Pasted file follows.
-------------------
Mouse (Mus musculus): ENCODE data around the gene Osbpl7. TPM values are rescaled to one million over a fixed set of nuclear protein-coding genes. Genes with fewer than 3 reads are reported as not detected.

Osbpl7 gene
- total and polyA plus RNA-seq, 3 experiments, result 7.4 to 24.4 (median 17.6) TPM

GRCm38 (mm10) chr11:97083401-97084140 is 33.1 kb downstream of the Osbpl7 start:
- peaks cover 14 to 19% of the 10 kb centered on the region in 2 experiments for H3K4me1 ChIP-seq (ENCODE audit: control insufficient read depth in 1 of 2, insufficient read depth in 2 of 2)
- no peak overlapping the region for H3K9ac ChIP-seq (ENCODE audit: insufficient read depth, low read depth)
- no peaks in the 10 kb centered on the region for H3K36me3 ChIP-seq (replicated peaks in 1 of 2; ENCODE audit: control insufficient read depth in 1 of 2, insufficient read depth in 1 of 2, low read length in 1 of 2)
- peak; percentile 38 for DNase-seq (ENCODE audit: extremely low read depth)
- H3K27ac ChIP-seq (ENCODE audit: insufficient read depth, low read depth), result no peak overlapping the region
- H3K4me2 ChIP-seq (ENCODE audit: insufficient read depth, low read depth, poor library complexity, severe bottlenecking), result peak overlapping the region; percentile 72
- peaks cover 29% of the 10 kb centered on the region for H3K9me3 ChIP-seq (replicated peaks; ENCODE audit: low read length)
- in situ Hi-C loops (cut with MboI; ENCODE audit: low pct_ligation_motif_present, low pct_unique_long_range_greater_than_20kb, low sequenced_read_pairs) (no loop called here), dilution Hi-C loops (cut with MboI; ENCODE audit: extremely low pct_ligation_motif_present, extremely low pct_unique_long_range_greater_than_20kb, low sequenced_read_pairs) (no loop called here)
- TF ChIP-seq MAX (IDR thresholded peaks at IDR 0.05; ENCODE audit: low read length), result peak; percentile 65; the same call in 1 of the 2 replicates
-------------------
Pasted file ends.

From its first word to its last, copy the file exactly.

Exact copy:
Mouse (Mus musculus): ENCODE data around the gene Osbpl7. TPM values are rescaled to one million over a fixed set of nuclear protein-coding genes. Genes with fewer than 3 reads are reported as not detected.

Osbpl7 gene
- total and polyA plus RNA-seq, 3 experiments, result 7.4 to 24.4 (median 17.6) TPM

GRCm38 (mm10) chr11:97083401-97084140 is 33.1 kb downstream of the Osbpl7 start:
- peaks cover 14 to 19% of the 10 kb centered on the region in 2 experiments for H3K4me1 ChIP-seq (ENCODE audit: control insufficient read depth in 1 of 2, insufficient read depth in 2 of 2)
- no peak overlapping the region for H3K9ac ChIP-seq (ENCODE audit: insufficient read depth, low read depth)
- no peaks in the 10 kb centered on the region for H3K36me3 ChIP-seq (replicated peaks in 1 of 2; ENCODE audit: control insufficient read depth in 1 of 2, insufficient read depth in 1 of 2, low read length in 1 of 2)
- peak; percentile 38 for DNase-seq (ENCODE audit: extremely low read depth)
- H3K27ac ChIP-seq (ENCODE audit: insufficient read depth, low read depth), result no peak overlapping the region
- H3K4me2 ChIP-seq (ENCODE audit: insufficient read depth, low read depth, poor library complexity, severe bottlenecking), result peak overlapping the region; percentile 72
- peaks cover 29% of the 10 kb centered on the region for H3K9me3 ChIP-seq (replicated peaks; ENCODE audit: low read length)
- in situ Hi-C loops (cut with MboI; ENCODE audit: low pct_ligation_motif_present, low pct_unique_long_range_greater_than_20kb, low sequenced_read_pairs) (no loop called here), dilution Hi-C loops (cut with MboI; ENCODE audit: extremely low pct_ligation_motif_present, extremely low pct_unique_long_range_greater_than_20kb, low sequenced_read_pairs) (no loop called here)
- TF ChIP-seq MAX (IDR thresholded peaks at IDR 0.05; ENCODE audit: low read length), result peak; percentile 65; the same call in 1 of the 2 replicates